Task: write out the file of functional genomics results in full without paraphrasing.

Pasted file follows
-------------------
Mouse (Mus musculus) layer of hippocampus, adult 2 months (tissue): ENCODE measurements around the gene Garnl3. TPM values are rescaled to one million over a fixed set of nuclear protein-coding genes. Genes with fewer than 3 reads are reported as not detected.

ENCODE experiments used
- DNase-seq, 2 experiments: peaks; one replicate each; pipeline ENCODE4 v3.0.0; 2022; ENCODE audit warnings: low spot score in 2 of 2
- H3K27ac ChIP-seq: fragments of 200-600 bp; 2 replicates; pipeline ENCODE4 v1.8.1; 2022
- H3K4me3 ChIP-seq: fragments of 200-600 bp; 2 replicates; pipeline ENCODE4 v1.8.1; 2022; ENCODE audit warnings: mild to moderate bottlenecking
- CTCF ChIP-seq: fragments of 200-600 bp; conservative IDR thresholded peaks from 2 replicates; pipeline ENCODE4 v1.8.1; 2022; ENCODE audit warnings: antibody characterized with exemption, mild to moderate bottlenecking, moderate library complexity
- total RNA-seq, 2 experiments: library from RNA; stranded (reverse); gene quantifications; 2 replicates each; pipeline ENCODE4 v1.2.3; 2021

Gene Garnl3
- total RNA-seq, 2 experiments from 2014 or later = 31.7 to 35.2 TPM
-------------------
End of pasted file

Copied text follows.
Mouse (Mus musculus) layer of hippocampus, adult 2 months (tissue): ENCODE measurements around the gene Garnl3. TPM values are rescaled to one million over a fixed set of nuclear protein-coding genes. Genes with fewer than 3 reads are reported as not detected.

ENCODE experiments used
- DNase-seq, 2 experiments: peaks; one replicate each; pipeline ENCODE4 v3.0.0; 2022; ENCODE audit warnings: low spot score in 2 of 2
- H3K27ac ChIP-seq: fragments of 200-600 bp; 2 replicates; pipeline ENCODE4 v1.8.1; 2022
- H3K4me3 ChIP-seq: fragments of 200-600 bp; 2 replicates; pipeline ENCODE4 v1.8.1; 2022; ENCODE audit warnings: mild to moderate bottlenecking
- CTCF ChIP-seq: fragments of 200-600 bp; conservative IDR thresholded peaks from 2 replicates; pipeline ENCODE4 v1.8.1; 2022; ENCODE audit warnings: antibody characterized with exemption, mild to moderate bottlenecking, moderate library complexity
- total RNA-seq, 2 experiments: library from RNA; stranded (reverse); gene quantifications; 2 replicates each; pipeline ENCODE4 v1.2.3; 2021

Gene Garnl3
- total RNA-seq, 2 experiments from 2014 or later = 31.7 to 35.2 TPM